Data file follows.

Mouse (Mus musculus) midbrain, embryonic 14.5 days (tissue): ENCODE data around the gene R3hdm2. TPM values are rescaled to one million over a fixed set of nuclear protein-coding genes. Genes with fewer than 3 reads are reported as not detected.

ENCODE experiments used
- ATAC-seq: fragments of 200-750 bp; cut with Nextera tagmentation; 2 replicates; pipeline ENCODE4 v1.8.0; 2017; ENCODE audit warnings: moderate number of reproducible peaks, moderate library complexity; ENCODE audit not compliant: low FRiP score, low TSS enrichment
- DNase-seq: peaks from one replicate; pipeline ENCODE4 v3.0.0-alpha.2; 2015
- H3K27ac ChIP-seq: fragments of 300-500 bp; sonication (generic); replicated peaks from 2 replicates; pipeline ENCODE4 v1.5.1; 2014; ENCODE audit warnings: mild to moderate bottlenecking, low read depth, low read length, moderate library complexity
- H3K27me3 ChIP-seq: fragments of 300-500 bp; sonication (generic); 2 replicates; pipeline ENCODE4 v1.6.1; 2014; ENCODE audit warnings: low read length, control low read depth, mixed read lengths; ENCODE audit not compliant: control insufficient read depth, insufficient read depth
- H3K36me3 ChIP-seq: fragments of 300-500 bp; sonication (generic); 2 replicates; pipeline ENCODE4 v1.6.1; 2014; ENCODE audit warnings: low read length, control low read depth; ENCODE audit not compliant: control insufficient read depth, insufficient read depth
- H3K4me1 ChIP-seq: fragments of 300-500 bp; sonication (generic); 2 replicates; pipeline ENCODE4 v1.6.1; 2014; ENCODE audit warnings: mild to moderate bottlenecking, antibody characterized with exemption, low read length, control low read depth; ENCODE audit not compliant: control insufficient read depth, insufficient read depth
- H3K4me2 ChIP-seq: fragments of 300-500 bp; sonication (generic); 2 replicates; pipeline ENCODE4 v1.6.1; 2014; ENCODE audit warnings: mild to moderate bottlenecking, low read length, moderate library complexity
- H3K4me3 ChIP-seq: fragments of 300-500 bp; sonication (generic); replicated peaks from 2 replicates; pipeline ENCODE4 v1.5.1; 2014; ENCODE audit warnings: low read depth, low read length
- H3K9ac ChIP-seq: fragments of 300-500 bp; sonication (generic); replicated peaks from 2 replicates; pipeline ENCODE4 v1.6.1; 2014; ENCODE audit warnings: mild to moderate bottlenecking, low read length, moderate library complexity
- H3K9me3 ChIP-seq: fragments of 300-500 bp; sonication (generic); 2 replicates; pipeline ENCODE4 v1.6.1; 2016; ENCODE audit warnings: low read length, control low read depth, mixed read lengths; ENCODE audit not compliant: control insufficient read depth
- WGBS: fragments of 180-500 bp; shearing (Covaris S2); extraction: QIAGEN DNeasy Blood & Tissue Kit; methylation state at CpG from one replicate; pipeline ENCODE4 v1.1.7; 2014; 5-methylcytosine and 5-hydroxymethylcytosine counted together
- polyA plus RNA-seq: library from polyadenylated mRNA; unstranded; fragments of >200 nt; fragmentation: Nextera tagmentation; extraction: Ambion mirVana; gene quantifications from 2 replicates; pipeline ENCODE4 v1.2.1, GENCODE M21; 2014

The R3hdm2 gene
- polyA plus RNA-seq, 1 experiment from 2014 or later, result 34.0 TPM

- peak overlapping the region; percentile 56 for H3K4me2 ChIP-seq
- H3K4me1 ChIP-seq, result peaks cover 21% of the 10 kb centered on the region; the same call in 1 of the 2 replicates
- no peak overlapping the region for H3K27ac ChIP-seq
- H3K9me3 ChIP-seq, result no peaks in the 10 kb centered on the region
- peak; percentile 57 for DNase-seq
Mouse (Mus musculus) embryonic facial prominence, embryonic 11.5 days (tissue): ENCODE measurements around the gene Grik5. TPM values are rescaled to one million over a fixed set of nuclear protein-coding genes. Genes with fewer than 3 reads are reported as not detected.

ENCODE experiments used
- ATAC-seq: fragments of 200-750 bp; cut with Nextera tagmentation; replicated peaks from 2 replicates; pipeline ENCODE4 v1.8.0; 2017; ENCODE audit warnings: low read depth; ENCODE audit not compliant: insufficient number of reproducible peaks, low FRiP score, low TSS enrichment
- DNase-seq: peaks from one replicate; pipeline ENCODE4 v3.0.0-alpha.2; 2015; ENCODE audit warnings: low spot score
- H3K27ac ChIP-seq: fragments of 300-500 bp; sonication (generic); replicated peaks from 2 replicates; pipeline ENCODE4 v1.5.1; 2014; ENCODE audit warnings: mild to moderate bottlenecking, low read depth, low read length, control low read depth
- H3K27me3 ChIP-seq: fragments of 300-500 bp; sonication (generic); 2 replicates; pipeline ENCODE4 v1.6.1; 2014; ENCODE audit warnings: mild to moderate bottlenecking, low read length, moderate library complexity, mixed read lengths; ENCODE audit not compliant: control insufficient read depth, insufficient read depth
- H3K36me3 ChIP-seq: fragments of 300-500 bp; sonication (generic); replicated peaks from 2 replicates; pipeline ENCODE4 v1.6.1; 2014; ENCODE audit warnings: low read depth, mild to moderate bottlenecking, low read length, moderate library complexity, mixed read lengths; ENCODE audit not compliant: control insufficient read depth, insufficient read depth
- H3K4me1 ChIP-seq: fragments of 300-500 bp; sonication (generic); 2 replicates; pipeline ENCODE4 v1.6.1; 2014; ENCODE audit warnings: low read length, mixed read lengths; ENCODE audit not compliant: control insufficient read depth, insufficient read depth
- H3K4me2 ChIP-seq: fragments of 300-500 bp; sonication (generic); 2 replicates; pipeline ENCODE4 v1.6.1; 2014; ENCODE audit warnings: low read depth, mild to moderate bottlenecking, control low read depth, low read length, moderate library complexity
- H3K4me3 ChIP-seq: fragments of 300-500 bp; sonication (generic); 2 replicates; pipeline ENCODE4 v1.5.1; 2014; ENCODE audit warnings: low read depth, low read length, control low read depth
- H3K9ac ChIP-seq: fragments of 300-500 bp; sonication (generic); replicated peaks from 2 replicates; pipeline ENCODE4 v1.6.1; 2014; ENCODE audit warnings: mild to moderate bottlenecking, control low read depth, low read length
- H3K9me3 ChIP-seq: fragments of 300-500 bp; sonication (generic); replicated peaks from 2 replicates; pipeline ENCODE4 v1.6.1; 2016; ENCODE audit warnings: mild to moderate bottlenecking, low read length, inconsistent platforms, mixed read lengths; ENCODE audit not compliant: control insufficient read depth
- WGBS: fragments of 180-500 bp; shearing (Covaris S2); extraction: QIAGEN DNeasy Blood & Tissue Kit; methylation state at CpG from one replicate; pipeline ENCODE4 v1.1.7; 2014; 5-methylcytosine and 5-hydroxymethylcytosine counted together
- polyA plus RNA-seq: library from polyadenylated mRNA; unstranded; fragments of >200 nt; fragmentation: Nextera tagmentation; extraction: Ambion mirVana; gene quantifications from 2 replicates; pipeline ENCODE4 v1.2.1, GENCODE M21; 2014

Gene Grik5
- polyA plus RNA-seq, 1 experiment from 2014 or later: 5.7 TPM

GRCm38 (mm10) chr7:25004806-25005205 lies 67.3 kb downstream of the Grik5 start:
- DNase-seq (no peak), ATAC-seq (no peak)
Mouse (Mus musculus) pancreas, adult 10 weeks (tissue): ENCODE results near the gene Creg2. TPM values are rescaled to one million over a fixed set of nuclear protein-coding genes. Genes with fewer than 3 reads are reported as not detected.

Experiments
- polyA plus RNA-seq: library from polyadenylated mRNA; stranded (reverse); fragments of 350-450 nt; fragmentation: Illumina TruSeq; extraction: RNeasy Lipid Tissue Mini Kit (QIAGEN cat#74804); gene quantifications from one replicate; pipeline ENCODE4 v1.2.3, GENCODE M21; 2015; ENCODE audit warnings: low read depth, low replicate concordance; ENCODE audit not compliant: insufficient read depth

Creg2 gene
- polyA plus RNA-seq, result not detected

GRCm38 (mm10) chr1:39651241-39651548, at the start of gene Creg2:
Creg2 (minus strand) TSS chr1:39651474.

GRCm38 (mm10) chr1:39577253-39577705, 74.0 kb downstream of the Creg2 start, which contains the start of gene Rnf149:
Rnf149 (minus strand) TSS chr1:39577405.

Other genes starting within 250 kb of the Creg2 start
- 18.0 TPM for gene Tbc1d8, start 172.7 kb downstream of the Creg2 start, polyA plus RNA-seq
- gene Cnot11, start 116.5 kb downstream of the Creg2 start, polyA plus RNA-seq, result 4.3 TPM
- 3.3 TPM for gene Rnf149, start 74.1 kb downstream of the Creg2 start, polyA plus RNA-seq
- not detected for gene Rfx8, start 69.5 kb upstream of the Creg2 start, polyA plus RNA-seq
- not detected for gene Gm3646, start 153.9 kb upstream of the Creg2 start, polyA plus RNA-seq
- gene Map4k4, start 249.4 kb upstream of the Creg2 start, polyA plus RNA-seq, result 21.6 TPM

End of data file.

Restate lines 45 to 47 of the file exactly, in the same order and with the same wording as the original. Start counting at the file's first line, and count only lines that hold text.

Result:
GRCm38 (mm10) chr1:39651241-39651548, at the start of gene Creg2:
Creg2 (minus strand) TSS chr1:39651474.

GRCm38 (mm10) chr1:39577253-39577705, 74.0 kb downstream of the Creg2 start, which contains the start of gene Rnf149: